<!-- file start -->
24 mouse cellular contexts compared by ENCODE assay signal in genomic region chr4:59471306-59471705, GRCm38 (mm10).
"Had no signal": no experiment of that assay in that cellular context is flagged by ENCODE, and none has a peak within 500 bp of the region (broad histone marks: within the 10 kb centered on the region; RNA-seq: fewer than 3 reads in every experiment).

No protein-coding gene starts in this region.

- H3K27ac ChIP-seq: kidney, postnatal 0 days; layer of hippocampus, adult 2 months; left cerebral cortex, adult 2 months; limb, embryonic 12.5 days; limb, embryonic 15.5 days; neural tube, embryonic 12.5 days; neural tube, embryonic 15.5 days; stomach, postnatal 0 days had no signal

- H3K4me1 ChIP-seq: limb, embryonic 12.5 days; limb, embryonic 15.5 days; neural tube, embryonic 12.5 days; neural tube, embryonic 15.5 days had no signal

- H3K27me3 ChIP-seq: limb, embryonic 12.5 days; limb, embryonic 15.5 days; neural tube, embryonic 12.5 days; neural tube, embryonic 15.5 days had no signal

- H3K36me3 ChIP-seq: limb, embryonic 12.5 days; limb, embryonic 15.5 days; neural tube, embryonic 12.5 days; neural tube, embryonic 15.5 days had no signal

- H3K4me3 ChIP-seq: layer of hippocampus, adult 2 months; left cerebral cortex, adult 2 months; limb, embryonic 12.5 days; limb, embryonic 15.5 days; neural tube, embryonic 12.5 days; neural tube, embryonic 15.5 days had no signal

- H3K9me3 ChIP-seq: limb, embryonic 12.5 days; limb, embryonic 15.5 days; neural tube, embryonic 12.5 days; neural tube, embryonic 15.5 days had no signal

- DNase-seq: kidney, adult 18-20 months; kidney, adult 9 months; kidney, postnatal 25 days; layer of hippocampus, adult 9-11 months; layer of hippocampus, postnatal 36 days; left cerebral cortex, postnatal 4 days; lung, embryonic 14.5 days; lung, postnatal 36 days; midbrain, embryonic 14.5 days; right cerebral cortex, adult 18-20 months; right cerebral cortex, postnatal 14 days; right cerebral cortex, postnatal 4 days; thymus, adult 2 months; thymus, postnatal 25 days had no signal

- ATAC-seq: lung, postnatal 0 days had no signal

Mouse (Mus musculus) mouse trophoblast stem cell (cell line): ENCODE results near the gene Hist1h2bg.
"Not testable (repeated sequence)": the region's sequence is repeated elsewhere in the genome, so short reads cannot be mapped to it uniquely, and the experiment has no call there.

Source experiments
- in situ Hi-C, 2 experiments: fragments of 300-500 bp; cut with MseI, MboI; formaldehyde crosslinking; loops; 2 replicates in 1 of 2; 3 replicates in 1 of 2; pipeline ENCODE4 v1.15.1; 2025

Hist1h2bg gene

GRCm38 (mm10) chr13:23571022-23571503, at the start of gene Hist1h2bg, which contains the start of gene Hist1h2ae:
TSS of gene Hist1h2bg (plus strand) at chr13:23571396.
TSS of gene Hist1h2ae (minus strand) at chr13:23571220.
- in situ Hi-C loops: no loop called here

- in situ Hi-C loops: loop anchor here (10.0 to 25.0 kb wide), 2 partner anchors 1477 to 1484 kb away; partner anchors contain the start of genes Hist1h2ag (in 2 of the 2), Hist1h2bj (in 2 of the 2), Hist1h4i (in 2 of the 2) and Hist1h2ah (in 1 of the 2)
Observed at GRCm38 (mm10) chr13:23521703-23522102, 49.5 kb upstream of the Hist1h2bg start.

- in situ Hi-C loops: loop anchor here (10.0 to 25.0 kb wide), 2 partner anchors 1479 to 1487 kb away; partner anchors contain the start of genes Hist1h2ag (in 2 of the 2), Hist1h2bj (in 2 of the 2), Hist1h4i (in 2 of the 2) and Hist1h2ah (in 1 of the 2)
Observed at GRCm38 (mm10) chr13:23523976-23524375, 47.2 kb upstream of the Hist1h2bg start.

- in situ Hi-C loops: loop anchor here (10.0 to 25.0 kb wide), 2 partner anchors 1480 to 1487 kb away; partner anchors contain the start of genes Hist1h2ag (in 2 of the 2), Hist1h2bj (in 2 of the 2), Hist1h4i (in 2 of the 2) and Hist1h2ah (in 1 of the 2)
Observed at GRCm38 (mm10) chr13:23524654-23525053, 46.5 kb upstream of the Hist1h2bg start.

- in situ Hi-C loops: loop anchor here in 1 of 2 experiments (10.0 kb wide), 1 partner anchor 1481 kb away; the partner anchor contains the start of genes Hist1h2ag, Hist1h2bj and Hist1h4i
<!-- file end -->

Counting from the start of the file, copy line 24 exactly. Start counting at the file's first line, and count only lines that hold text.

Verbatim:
Observed at GRCm38 (mm10) chr13:23523976-23524375, 47.2 kb upstream of the Hist1h2bg start.